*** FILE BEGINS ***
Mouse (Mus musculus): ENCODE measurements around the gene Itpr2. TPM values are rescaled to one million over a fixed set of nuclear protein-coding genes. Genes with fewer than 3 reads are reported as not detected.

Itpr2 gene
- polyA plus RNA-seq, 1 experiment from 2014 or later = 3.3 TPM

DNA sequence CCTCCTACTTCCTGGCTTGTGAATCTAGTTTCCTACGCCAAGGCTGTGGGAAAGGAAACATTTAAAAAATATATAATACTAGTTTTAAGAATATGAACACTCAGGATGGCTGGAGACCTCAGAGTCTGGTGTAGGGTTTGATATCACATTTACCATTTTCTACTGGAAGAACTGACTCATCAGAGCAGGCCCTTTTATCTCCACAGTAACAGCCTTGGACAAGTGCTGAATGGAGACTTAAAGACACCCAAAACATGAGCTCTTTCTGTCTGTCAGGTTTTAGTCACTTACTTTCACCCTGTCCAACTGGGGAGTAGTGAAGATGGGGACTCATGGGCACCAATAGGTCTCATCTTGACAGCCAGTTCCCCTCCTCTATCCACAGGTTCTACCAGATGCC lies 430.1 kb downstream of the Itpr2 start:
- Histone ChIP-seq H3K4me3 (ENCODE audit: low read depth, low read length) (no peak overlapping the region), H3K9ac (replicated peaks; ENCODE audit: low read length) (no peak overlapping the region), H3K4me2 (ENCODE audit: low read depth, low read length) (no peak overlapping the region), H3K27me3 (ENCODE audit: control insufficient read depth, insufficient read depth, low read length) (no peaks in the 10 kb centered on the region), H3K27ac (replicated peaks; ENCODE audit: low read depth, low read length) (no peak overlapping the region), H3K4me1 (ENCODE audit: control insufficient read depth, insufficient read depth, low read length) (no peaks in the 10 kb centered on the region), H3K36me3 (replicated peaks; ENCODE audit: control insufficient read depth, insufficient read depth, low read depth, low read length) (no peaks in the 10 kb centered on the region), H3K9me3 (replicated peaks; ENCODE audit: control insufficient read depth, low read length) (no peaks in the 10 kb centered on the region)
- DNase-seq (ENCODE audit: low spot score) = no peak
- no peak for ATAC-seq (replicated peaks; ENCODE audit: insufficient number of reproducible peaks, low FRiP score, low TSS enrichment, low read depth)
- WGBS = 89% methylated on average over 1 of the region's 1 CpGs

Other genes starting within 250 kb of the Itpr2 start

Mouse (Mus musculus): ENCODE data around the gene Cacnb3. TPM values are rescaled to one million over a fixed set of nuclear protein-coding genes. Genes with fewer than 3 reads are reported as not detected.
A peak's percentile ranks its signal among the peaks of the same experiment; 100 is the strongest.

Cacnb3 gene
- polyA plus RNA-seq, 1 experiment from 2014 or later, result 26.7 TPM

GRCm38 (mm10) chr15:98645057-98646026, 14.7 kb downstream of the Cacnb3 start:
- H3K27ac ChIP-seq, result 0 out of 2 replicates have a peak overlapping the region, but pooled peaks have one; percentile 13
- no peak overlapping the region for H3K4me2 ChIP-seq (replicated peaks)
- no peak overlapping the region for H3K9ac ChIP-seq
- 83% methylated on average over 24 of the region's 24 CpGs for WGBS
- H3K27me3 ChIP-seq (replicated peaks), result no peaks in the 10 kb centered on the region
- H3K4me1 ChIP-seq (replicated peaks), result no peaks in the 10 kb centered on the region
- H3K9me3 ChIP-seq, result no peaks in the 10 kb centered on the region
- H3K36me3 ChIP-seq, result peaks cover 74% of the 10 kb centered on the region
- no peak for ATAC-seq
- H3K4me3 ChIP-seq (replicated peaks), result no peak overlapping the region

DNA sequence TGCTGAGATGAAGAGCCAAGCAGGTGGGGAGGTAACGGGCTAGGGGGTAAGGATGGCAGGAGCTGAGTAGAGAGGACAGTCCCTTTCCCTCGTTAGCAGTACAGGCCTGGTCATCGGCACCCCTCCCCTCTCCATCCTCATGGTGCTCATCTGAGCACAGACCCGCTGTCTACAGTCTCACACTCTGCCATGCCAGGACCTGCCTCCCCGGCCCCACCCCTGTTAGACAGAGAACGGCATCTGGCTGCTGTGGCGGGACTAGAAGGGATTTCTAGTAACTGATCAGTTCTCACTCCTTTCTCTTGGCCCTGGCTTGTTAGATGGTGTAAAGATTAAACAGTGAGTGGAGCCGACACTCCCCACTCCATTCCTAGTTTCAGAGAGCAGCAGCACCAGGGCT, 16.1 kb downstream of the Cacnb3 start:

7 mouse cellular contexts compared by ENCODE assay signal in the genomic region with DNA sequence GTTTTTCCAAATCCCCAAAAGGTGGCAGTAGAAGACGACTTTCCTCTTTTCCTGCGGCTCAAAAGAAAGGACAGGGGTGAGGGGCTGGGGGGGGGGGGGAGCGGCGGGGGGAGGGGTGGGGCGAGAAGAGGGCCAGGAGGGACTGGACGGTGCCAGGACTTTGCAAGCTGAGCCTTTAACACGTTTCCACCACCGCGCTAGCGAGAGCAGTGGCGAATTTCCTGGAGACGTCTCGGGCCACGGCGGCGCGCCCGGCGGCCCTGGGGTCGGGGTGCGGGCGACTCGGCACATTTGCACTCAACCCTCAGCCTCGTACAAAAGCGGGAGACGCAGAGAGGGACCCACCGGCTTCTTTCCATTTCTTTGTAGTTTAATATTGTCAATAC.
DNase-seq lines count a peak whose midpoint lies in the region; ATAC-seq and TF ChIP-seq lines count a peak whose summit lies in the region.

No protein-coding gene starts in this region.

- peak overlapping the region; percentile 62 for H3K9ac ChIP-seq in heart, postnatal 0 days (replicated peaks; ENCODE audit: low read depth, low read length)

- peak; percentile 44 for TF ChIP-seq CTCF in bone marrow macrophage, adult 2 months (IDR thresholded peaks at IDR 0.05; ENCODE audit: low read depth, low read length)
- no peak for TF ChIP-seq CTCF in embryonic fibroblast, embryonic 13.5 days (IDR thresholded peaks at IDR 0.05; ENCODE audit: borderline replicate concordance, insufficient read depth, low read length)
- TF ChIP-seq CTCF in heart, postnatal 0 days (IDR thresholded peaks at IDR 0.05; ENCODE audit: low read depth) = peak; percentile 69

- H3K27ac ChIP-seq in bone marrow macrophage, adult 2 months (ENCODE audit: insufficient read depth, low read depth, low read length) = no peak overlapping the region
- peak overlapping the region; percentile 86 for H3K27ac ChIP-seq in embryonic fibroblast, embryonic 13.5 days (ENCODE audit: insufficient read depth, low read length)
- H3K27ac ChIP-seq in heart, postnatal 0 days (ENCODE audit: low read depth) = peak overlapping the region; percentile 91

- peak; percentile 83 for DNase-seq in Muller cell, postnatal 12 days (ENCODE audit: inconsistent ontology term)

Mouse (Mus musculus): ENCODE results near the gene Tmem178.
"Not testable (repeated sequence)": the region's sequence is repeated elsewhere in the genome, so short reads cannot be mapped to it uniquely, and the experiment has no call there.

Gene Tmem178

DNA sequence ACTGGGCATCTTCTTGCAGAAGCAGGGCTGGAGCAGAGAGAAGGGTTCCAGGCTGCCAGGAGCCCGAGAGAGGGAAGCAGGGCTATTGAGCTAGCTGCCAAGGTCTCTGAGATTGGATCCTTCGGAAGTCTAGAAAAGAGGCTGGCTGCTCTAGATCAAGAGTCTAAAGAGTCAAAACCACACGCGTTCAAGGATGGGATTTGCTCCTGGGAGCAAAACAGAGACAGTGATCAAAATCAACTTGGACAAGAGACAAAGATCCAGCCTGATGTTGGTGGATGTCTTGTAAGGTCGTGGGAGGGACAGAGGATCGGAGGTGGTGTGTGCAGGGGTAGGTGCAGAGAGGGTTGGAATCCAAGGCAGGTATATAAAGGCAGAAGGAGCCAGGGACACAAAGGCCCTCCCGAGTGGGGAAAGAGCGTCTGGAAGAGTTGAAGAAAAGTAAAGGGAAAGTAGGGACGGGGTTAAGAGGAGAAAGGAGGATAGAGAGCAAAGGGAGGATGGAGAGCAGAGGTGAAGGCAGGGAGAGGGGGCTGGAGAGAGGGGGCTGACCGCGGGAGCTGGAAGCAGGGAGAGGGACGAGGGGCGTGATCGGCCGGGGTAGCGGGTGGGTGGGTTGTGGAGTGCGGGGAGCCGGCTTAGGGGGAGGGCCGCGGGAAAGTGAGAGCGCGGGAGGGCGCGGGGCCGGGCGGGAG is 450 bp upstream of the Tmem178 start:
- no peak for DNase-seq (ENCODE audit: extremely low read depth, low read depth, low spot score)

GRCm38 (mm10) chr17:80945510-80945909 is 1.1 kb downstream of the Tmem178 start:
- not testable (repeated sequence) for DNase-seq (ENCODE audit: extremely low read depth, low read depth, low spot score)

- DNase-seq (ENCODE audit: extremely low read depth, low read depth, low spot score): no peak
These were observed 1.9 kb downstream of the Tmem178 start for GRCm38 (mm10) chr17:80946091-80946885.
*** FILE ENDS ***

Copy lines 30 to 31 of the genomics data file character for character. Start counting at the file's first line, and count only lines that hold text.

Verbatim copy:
- peak; percentile 44 for TF ChIP-seq CTCF in bone marrow macrophage, adult 2 months (IDR thresholded peaks at IDR 0.05; ENCODE audit: low read depth, low read length)
- no peak for TF ChIP-seq CTCF in embryonic fibroblast, embryonic 13.5 days (IDR thresholded peaks at IDR 0.05; ENCODE audit: borderline replicate concordance, insufficient read depth, low read length)